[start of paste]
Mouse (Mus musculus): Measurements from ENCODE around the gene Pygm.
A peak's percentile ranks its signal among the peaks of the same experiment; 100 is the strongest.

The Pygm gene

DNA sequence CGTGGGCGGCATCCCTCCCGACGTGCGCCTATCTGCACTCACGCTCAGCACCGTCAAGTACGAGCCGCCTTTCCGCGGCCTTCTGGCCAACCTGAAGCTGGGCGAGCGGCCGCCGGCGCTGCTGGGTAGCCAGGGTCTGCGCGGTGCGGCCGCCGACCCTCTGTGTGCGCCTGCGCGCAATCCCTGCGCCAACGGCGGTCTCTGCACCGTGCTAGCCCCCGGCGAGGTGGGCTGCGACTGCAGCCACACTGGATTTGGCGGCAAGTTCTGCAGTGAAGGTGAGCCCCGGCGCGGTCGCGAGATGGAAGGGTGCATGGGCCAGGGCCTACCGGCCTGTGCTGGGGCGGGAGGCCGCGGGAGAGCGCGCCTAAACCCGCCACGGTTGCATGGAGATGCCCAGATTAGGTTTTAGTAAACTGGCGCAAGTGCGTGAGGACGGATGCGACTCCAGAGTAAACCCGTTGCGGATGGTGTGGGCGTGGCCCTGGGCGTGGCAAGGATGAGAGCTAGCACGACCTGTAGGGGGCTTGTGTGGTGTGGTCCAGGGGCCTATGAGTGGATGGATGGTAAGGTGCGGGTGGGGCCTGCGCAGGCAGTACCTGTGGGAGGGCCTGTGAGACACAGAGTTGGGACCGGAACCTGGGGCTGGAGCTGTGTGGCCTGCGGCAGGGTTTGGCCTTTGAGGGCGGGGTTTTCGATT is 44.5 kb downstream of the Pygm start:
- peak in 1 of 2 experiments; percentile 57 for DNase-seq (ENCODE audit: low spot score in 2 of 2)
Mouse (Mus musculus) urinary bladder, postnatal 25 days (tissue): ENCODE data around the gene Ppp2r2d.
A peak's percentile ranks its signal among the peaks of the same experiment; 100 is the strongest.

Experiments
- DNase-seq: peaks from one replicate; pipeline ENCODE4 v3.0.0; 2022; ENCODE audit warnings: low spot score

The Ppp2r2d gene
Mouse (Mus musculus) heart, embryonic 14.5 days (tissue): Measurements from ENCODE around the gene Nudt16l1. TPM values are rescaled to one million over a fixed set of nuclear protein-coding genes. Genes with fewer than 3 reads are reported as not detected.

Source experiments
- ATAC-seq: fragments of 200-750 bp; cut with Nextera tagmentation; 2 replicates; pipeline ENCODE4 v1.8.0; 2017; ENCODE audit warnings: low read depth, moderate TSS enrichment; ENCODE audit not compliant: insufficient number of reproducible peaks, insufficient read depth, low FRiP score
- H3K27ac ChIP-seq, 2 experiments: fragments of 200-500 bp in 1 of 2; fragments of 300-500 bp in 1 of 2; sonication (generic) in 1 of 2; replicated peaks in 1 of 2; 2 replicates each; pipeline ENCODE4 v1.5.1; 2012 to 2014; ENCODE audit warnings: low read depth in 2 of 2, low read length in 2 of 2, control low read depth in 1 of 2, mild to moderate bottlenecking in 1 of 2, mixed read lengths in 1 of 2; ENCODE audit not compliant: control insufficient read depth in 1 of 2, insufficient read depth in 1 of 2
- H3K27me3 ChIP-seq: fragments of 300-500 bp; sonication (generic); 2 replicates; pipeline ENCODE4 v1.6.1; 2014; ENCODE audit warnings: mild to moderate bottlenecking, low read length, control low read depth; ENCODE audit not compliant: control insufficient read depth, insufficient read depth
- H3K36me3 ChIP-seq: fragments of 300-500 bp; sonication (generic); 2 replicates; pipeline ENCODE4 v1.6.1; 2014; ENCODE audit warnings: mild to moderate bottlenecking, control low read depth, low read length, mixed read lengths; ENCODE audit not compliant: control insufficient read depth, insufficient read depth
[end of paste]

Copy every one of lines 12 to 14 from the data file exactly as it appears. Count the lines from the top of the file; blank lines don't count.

Source experiments
- ATAC-seq: fragments of 200-750 bp; cut with Nextera tagmentation; 2 replicates; pipeline ENCODE4 v1.8.0; 2017; ENCODE audit warnings: low read depth, moderate TSS enrichment; ENCODE audit not compliant: insufficient number of reproducible peaks, insufficient read depth, low FRiP score
- H3K27ac ChIP-seq, 2 experiments: fragments of 200-500 bp in 1 of 2; fragments of 300-500 bp in 1 of 2; sonication (generic) in 1 of 2; replicated peaks in 1 of 2; 2 replicates each; pipeline ENCODE4 v1.5.1; 2012 to 2014; ENCODE audit warnings: low read depth in 2 of 2, low read length in 2 of 2, control low read depth in 1 of 2, mild to moderate bottlenecking in 1 of 2, mixed read lengths in 1 of 2; ENCODE audit not compliant: control insufficient read depth in 1 of 2, insufficient read depth in 1 of 2